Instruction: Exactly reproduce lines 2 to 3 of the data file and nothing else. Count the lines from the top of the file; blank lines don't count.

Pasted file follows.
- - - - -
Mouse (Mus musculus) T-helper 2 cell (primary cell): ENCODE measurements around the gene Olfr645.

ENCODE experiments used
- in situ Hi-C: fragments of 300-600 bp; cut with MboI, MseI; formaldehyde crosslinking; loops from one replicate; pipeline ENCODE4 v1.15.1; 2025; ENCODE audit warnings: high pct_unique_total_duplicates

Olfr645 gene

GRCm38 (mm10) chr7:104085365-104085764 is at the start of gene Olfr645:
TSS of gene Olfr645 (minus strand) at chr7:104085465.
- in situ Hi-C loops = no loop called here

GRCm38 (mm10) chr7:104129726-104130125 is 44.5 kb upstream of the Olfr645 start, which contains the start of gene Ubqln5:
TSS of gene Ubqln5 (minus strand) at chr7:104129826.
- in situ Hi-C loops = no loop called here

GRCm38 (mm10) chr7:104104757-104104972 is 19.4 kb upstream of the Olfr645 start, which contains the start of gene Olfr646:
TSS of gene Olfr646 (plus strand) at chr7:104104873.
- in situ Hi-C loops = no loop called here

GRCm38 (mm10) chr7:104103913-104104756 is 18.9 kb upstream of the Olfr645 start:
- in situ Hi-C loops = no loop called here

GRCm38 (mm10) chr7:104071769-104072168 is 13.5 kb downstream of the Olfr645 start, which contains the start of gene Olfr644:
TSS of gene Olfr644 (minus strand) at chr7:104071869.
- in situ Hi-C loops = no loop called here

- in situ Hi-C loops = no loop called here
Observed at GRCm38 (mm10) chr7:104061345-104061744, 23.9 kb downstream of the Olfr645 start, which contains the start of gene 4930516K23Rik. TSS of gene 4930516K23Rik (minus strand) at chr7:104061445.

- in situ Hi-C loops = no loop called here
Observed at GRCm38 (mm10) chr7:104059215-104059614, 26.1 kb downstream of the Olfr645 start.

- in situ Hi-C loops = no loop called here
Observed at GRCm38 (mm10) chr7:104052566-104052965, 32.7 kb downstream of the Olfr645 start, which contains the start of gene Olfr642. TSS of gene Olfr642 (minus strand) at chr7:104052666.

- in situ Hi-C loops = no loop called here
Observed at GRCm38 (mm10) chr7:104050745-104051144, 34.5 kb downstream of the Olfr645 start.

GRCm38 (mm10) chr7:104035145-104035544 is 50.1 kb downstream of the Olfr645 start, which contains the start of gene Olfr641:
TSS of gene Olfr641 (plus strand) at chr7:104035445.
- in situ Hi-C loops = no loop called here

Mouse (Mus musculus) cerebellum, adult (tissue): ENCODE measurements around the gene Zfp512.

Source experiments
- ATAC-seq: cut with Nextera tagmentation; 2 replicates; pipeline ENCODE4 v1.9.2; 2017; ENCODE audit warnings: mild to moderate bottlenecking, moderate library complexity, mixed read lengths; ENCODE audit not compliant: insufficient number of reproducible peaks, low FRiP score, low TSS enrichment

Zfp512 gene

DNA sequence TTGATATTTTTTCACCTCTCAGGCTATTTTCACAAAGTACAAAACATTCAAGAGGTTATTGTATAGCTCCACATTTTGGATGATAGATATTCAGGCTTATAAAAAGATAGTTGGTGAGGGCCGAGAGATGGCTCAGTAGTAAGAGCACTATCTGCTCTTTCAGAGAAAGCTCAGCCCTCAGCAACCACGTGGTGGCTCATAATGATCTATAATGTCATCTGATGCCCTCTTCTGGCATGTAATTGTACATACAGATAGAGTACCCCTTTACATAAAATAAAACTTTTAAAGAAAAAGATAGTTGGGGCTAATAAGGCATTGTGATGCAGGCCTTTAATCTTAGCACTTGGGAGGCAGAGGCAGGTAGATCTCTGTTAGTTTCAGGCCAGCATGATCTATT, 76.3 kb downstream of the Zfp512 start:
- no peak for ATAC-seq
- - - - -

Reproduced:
ENCODE experiments used
- in situ Hi-C: fragments of 300-600 bp; cut with MboI, MseI; formaldehyde crosslinking; loops from one replicate; pipeline ENCODE4 v1.15.1; 2025; ENCODE audit warnings: high pct_unique_total_duplicates